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USA 193, also known as NRO launch 21 (NROL-21 or L-21 for short) is an American military spy satellite that belongs to the National Reconnaissance Office. Its objective and scope of activity are classified as secret. It was the first object launched to the orbit by the United Launch Alliance on 14 December 2006. Approximately a month after the launch to the Earth's orbit all communications with the satellite were irretrievably lost due to a computer breakdown.
In January 2008 it was announced that the lost satellite’s orbit was gradually narrowing and the satellite could fall to Earth somewhere between 58.5 N and 58.5 S within weeks.

The small bus-sized American spy satellite circulates around the Earth like hundreds of other satellites, with one difference: there are no communications with it. The US authorities announced such news last month, and now they have decided that this hazardous object must be short down. The Pentagon is planning to fire several missiles within days.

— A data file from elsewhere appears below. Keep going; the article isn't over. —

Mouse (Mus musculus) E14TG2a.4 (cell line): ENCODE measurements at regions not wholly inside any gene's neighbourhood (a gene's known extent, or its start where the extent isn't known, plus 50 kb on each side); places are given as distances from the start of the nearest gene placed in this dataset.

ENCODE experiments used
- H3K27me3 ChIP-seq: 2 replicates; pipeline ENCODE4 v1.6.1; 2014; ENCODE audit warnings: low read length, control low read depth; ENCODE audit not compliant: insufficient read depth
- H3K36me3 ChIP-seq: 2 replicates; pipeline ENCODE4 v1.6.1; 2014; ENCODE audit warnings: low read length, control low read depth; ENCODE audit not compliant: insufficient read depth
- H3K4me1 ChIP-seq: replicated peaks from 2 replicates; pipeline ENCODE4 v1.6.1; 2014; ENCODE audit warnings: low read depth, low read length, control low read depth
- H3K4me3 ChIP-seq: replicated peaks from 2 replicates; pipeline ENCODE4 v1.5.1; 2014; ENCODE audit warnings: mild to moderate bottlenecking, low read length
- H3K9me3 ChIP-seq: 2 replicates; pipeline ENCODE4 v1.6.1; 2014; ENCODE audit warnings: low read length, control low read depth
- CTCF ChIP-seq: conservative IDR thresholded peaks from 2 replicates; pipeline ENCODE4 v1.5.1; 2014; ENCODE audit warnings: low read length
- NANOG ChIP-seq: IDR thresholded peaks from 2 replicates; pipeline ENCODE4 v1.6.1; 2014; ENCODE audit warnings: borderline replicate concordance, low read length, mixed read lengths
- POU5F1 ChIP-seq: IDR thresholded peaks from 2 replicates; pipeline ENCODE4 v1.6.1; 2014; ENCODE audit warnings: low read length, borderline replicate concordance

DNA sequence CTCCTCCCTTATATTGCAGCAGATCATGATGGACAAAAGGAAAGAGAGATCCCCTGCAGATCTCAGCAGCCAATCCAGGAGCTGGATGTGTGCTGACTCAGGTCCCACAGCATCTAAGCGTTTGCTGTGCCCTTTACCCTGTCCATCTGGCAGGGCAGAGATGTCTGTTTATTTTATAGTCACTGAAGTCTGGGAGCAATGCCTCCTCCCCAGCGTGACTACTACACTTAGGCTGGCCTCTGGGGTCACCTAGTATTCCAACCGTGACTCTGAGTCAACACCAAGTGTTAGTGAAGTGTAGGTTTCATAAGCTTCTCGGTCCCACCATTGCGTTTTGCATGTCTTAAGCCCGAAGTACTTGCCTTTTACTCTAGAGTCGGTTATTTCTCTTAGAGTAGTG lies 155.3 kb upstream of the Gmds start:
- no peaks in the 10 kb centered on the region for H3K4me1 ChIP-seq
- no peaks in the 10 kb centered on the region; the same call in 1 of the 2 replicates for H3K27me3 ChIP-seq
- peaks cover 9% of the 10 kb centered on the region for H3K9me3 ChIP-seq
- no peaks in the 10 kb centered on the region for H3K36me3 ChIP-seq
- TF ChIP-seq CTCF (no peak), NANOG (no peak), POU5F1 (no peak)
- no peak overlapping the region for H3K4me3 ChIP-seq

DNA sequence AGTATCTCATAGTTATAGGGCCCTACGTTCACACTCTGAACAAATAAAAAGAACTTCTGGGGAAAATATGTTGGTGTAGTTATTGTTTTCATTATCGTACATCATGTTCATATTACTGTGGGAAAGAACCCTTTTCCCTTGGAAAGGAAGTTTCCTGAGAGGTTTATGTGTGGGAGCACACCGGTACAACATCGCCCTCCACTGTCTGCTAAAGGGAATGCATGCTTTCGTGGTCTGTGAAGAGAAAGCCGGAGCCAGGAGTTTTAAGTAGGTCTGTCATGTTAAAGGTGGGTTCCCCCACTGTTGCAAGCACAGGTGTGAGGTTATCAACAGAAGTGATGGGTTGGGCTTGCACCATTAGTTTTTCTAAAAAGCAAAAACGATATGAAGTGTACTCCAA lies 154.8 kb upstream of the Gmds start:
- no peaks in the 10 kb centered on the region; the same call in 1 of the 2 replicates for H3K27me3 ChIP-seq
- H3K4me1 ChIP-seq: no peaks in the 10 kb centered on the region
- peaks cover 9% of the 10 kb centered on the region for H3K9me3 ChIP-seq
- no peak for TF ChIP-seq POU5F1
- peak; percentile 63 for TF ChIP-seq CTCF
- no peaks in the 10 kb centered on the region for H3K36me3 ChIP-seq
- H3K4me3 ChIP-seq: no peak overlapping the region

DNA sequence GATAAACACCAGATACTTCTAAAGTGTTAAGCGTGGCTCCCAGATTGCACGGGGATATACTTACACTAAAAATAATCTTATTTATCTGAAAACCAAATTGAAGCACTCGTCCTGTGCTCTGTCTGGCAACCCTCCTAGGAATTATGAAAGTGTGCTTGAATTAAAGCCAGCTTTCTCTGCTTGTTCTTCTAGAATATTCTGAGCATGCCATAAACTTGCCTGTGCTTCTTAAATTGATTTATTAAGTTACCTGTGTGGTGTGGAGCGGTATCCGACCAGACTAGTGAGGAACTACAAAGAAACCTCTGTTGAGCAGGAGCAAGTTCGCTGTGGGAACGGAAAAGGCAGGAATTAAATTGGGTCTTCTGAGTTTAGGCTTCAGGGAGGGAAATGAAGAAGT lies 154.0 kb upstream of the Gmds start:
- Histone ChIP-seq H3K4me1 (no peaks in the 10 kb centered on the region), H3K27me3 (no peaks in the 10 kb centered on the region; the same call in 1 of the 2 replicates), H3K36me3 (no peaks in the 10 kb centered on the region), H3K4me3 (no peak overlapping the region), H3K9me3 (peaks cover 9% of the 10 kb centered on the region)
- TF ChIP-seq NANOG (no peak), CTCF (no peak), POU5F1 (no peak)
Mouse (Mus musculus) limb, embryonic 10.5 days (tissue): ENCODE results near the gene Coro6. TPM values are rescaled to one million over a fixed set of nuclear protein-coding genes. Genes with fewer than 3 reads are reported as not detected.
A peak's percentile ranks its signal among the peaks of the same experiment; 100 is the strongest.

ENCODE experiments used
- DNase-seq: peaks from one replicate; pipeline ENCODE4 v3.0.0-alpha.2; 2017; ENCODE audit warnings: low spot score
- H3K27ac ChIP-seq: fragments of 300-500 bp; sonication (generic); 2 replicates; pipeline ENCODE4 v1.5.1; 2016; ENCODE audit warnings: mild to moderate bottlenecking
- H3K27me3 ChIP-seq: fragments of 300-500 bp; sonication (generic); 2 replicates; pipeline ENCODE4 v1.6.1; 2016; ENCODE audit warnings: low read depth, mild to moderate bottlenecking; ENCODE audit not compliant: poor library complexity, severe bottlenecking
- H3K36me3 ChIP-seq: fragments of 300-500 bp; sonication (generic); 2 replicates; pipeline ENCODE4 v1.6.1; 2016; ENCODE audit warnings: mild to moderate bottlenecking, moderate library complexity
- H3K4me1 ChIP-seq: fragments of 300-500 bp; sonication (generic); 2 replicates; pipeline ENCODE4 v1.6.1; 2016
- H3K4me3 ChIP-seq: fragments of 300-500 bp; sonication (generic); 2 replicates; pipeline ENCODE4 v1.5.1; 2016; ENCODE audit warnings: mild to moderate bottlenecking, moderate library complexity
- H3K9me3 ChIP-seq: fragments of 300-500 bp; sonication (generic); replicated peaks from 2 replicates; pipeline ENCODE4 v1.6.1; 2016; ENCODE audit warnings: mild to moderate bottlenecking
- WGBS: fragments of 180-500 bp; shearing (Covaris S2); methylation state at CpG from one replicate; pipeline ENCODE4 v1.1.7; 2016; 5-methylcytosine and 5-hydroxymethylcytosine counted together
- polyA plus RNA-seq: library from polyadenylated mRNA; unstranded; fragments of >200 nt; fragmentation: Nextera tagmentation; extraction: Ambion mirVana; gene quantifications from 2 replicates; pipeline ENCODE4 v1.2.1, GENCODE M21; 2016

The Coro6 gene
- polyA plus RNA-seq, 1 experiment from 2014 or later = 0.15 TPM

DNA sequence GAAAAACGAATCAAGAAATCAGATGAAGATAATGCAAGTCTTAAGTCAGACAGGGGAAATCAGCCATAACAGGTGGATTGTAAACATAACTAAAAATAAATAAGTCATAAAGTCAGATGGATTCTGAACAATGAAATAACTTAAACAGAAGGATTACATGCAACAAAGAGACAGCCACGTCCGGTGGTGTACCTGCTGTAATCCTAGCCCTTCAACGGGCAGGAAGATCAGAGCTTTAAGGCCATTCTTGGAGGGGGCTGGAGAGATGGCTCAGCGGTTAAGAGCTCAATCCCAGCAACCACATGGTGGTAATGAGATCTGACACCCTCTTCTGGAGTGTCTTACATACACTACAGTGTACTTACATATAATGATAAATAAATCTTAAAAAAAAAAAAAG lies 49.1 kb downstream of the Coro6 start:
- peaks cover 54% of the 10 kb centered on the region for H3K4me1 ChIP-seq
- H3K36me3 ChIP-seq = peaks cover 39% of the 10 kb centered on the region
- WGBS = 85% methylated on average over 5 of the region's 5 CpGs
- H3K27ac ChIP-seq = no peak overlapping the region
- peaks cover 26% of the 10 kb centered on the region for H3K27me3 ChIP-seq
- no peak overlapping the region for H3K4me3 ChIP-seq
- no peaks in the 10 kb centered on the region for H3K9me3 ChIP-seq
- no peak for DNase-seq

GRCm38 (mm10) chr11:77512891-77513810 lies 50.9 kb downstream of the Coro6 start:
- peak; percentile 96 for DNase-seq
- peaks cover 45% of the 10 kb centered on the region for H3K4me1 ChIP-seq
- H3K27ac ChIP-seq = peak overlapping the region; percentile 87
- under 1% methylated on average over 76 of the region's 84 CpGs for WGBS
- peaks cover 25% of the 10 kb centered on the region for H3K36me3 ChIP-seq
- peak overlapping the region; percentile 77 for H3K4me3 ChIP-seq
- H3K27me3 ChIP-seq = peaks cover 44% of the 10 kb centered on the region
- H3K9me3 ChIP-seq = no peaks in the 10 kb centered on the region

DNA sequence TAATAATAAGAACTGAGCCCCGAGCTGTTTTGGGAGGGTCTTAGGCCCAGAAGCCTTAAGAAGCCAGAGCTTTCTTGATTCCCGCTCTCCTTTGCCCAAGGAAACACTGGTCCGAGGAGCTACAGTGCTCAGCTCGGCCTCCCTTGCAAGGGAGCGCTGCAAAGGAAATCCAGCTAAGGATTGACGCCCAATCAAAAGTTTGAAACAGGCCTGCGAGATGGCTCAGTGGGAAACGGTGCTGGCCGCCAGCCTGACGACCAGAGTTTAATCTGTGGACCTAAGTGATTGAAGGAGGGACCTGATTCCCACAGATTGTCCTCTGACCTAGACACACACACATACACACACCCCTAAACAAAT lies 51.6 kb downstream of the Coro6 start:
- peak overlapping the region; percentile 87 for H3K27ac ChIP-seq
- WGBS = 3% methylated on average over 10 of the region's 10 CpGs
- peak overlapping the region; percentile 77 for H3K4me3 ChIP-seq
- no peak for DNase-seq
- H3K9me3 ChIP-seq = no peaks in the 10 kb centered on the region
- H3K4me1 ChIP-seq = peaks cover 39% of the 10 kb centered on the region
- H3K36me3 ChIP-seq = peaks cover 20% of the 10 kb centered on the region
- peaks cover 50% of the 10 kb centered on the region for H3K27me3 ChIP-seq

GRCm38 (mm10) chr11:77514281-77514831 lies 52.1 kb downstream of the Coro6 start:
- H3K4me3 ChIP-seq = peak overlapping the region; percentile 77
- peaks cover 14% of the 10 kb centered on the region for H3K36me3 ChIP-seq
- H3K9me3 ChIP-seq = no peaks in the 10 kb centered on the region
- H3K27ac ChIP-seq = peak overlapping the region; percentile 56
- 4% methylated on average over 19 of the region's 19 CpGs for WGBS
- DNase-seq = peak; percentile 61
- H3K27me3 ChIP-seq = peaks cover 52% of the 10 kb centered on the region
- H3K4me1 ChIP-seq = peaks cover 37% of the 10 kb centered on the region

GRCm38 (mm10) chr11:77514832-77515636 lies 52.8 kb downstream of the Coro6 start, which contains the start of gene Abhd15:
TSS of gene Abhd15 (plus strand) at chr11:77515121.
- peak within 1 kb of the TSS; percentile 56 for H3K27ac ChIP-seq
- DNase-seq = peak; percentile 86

Deputy National Security Adviser James Jeffrey says satellites and other space objects have been crashing to Earth for the past 30 years and no one has ever been injured. Yet he explains that what is different about this small bus-sized satellite is that it still contains a full tank of toxic gas that could be released into the atmosphere.
Poland is one of the several dozen countries that have been notified of the potential danger. The US authorities have notified other countries’ governments of the whole situation and the related risk.
Vice Chairman, Joint Chiefs of Staff, Gen. James Cartwright confirmed that the satellite launched to orbit in December 2006 soon lost any communications with the Earth. As one of the experts explained the satellite has a small engine through which it can be controlled in such a way that it falls down in a safe region on completion of its mission. Usually this is done over the Pacific Ocean. But with no radio communications any control is impossible.
According to Gen. Cartwright the satellite is approx. 2.5 ton heavy, and at least a half of this weight would re-enter the atmosphere. Cartwright reminds that during the Columbia catastrophe in 2003 the hydrazine container remained and landed on Earth (in Texas) intact. However, when the shuttle exploded it was close to the end of its mission, and the tank was nearly empty. As Jeffrey assures there is minimum probability that anyone could suffer. However, to be on the safe side the US government has assured that is shall cover all possible damages done by the falling fragments.From :

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